Your estate plan should accomplish more than just creating the framework for the distribution of your estate assets after your death. In fact, a well thought out, and properly drafted, estate plan should also ensure that your assets are protected and continue to grow during your lifetime as well as make sure that those assets are used to provide for your loved ones when you are gone. Another important aspect of a comprehensive estate plan that people often forget about is incapacity planning. While it is certainly important to know what will happen to your assets in the event of your death, you should also have a plan in place for the possibility of your incapacity. One common way to plan for the possibility of your own incapacity is to create a living trust.
Why Is Planning for Incapacity So Important?
Do not make the common mistake of thinking that incapacity is an issue for the elderly only. While Alzheimer’s and other age related dementia conditions certainly do frequently cause incapacity in the elderly, you don’t have to be a senior citizen to suffer an accident or illness that causes your own incapacity. In fact, as the following facts and figures illustrate, it could happen to you tomorrow:
- Just over 1 in 4 of today’s 20-year-olds will become disabled before they retire.
- Over 37 million Americans are classified as disabled; about 12% of the total population. More than 50% of those disabled Americans are in their working years, from 18-64.
- In December of 2012, there were over 2.5 million disabled workers in their 20s, 30s, and 40s receiving SSDI benefits.
- The average healthy 35-year-old worker has a 24% chance of becoming disabled for 3 months or longer during his/her working career and has a 38% chance that the disability will last 5 years or longer, and with the average disability for someone like her lasting 82 months.
How Can a Living Trust Help with Incapacity Planning?
If you were to become incapacitated tomorrow, who would take over control of your assets? Who would make sure your bills were paid? Who would have the legal authority to access your money and investments? The answers to these questions could be left up to a judge if you failed to plan for the possibility of your own incapacity ahead of time. One way to do that is by creating a living trust.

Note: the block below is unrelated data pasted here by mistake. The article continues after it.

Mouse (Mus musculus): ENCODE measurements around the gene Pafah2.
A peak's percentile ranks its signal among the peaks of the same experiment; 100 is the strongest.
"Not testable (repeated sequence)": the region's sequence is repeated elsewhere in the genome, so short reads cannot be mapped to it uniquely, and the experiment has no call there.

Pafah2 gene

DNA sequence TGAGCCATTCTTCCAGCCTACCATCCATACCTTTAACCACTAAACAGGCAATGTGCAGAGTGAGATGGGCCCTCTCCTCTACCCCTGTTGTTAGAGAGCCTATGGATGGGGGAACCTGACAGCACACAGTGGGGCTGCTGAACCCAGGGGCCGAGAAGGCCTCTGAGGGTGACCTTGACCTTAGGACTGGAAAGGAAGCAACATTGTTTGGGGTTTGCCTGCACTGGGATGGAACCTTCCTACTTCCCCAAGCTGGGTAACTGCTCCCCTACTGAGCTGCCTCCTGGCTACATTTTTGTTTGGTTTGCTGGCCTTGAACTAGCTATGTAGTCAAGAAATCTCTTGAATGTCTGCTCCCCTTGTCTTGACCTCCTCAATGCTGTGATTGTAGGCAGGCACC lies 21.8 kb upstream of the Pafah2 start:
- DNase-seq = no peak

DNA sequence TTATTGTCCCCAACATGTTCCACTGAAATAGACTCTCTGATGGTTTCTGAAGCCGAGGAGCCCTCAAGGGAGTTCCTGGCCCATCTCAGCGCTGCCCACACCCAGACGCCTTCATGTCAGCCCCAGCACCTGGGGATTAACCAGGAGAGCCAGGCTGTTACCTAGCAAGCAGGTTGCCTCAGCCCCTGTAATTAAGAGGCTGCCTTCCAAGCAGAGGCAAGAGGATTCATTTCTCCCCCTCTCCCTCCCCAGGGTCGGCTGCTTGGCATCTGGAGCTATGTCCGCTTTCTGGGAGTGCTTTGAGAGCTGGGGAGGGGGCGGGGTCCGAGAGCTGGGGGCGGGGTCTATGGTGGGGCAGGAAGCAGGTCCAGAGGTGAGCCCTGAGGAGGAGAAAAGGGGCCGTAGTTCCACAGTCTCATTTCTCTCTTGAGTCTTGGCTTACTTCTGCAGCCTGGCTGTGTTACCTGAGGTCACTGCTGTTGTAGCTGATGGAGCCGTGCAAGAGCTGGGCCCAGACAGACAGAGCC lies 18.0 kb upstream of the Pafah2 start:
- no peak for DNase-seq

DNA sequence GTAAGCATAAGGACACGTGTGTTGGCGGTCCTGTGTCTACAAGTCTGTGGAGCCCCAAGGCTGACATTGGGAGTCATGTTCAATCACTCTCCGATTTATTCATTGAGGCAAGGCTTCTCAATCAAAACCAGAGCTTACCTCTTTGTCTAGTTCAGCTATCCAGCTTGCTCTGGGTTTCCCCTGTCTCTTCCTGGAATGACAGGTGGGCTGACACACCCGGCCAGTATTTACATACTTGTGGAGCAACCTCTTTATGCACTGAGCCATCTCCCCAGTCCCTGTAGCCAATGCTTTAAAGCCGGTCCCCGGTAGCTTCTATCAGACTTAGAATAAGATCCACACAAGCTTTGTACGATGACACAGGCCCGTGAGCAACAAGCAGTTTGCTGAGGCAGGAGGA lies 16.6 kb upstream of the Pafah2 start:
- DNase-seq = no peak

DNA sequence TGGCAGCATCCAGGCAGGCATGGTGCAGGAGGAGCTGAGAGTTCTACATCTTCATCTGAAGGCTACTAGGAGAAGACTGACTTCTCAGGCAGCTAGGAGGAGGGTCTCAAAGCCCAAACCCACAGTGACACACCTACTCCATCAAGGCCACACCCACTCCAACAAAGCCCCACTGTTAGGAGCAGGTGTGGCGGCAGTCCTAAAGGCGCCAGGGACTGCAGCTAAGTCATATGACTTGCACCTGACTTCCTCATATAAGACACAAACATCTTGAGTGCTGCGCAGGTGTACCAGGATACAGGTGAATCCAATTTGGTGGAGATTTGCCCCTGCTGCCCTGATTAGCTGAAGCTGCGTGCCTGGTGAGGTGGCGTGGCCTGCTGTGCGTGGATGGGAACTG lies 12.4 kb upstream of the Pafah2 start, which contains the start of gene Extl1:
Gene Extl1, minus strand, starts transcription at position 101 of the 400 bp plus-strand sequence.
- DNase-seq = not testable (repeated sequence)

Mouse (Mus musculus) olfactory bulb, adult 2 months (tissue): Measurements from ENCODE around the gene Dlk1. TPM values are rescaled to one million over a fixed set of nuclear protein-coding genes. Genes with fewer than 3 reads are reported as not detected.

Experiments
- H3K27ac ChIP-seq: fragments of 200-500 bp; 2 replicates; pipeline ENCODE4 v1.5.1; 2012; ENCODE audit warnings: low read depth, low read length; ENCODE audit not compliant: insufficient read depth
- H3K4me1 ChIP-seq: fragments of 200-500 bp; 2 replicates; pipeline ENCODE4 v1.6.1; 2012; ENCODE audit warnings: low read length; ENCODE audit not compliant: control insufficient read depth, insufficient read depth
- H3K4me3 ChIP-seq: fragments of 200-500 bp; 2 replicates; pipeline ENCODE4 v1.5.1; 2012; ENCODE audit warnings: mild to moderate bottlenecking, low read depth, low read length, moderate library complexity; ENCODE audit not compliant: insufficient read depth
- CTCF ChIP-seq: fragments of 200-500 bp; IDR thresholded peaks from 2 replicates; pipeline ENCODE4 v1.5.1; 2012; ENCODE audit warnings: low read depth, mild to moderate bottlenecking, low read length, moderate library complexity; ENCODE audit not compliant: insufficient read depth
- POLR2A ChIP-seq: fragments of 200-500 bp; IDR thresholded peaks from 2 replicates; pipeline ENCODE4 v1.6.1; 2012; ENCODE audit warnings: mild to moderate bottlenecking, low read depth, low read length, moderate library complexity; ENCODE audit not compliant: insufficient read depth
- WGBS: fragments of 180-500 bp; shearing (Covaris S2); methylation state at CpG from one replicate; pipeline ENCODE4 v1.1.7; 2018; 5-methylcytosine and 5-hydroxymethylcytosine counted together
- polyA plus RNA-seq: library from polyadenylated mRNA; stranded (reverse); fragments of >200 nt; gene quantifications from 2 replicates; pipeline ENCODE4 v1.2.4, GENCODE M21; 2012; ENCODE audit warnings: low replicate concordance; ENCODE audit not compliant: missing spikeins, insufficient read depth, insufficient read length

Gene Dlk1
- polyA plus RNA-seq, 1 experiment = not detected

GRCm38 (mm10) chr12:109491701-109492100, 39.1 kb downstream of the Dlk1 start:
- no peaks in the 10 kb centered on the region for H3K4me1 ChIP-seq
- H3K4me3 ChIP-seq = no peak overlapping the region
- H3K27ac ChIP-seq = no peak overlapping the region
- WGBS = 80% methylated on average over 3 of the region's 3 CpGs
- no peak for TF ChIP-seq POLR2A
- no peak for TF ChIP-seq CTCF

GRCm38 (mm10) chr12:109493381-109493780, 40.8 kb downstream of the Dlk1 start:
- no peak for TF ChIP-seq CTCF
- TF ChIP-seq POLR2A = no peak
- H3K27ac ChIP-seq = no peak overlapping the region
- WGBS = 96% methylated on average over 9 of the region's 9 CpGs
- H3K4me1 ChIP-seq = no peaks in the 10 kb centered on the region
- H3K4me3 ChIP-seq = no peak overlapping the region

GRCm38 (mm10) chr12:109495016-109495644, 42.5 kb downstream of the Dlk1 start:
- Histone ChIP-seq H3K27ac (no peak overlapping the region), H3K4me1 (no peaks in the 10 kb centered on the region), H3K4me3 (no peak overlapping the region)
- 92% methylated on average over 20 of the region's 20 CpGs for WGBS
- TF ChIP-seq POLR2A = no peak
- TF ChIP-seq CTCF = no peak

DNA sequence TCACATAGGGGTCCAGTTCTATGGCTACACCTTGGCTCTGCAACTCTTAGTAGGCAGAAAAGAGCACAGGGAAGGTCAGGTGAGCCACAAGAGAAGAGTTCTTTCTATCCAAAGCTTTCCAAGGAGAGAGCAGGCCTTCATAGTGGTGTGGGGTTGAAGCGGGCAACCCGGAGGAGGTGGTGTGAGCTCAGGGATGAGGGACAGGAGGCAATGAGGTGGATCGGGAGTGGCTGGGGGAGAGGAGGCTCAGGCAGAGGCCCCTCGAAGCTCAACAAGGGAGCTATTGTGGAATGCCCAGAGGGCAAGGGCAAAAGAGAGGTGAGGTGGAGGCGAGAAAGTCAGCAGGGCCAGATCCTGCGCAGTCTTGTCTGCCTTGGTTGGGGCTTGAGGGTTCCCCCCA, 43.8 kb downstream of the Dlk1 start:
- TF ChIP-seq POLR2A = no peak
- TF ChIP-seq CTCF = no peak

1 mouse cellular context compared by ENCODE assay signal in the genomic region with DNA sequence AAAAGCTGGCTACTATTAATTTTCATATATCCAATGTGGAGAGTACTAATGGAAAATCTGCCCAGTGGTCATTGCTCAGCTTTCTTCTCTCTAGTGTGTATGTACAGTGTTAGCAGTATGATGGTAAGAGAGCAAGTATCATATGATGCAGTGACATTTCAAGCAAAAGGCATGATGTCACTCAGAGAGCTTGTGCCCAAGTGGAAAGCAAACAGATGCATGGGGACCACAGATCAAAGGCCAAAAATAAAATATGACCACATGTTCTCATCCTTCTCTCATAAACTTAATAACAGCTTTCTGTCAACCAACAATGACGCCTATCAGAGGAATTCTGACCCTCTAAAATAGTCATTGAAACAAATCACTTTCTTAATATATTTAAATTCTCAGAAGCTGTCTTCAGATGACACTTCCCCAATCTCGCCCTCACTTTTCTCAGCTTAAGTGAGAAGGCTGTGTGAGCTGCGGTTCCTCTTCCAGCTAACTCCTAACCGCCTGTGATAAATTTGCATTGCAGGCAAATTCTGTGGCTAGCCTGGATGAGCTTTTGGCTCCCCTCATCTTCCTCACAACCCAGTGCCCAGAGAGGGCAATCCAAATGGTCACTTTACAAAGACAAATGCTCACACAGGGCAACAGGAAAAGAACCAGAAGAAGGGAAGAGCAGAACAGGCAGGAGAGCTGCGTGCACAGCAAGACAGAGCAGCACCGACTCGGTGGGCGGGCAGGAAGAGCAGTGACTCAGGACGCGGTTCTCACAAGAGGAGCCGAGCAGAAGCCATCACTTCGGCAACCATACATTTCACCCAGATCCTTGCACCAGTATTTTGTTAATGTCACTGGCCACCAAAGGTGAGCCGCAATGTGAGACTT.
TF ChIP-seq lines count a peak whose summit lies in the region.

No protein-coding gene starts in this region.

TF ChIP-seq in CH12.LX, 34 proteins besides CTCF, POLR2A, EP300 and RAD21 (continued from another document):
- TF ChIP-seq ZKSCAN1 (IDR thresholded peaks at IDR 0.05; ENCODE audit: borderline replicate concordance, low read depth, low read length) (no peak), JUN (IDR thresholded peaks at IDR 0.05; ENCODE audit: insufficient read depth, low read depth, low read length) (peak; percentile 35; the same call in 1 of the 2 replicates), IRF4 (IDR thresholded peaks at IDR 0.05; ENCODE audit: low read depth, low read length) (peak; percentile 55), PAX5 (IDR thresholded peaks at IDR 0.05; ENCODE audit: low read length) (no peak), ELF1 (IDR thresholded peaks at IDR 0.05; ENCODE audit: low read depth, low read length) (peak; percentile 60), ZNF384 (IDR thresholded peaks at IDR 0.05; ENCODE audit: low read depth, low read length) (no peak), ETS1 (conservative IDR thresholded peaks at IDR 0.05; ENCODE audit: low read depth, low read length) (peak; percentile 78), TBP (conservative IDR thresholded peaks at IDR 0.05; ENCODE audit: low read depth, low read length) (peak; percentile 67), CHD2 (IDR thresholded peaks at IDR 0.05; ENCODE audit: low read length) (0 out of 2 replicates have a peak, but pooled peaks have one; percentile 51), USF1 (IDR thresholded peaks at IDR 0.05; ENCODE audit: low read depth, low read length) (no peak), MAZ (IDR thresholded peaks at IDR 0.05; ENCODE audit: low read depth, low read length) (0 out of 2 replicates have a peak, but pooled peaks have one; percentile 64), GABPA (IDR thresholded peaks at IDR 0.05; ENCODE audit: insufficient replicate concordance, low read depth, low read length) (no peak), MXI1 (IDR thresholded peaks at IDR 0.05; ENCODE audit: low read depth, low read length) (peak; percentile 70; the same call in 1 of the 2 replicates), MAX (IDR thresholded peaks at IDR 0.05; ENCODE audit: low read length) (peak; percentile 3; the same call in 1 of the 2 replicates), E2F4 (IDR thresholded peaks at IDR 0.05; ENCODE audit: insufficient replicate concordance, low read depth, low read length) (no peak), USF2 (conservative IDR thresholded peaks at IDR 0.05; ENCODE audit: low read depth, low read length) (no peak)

A living trust, as the name implies, is a trust that activates during your lifetime once all of the formalities of creation are in place. If the purpose of your trust is incapacity planning, you will need to make your trust a revocable living trust so that you can easily make changes to the trust and move assets in and out of the trust as needed. You will name yourself as the Trustee of the trust and then transfer all major assets into the trust. You then need to choose a successor Trustee. This is the person to whom you wish to pass control of all trust assets in the event of your incapacity. As long as you are capable, you will manage the trust assets as the Trustee, just as you would if the assets were still yours. If you become incapacitated, the successor Trustee will take over automatically. As the Trustor (creator) of the trust, you can even define “incapacity” or create a provision that outlines how your own incapacity will be determined. By using the trust to transfer legal control of your assets to the person of your choosing, you ensure that the transition will be smooth and without the need for court intervention. It also makes it easy to transfer control back to you if your period of incapacity comes to an end.
For more information, please download our FREE estate planning worksheet. If you have questions or concerns about using a living trust for incapacity planning, or wish to get started creating one, contact an experienced estate planning attorney at the Law Offices of Kobrick & Moccia by calling 800-295-1917 to schedule your appointment.
Latest posts by Anthony Moccia (see all)
- Nassau County Estate Planning Attorneys Answer 5 Common Questions - June 6, 2017
- Long Island Trust Administration Tips - May 23, 2017
- Steps Involved in the Long Island Probate Process - May 10, 2017